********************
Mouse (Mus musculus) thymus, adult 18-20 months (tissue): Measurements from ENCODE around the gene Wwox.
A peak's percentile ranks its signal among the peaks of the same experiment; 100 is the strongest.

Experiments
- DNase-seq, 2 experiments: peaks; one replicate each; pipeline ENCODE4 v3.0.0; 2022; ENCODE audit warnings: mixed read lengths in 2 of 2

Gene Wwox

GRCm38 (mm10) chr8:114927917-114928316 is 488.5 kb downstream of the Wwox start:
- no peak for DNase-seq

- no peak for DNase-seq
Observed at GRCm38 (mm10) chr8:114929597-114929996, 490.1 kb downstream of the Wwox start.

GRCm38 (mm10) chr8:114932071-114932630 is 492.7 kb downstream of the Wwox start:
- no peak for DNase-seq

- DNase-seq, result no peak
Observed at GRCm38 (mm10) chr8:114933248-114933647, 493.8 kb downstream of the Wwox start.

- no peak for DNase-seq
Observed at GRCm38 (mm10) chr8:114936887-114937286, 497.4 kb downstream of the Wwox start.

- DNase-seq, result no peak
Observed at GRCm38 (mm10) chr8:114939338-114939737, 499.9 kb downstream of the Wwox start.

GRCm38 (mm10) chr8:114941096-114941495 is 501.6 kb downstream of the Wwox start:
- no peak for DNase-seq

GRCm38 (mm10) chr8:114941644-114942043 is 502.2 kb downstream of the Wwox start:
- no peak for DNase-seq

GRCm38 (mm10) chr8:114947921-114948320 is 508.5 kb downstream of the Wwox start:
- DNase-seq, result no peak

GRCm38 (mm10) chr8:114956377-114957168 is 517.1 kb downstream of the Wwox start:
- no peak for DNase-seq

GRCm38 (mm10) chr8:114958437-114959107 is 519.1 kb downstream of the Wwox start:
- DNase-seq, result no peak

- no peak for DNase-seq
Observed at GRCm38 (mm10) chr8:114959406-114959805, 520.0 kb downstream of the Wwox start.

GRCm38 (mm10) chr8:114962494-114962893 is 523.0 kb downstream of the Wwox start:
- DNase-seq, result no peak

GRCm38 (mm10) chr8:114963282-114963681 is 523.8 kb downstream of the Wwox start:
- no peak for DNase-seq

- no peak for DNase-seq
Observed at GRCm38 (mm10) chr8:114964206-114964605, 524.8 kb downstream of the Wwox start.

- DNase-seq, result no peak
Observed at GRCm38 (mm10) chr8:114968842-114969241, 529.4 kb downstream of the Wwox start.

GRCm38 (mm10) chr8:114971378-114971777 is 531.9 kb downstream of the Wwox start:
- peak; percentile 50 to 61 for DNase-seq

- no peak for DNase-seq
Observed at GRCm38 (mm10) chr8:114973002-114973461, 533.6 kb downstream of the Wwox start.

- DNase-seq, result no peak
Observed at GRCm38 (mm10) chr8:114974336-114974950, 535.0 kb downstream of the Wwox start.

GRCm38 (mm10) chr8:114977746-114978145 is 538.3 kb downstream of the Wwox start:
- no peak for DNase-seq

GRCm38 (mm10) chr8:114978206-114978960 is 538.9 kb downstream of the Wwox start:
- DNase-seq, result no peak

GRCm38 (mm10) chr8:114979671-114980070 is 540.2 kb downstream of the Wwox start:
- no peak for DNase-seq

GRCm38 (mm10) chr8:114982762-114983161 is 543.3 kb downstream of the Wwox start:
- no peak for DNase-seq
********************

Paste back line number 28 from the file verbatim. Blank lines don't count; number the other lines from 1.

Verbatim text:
- no peak for DNase-seq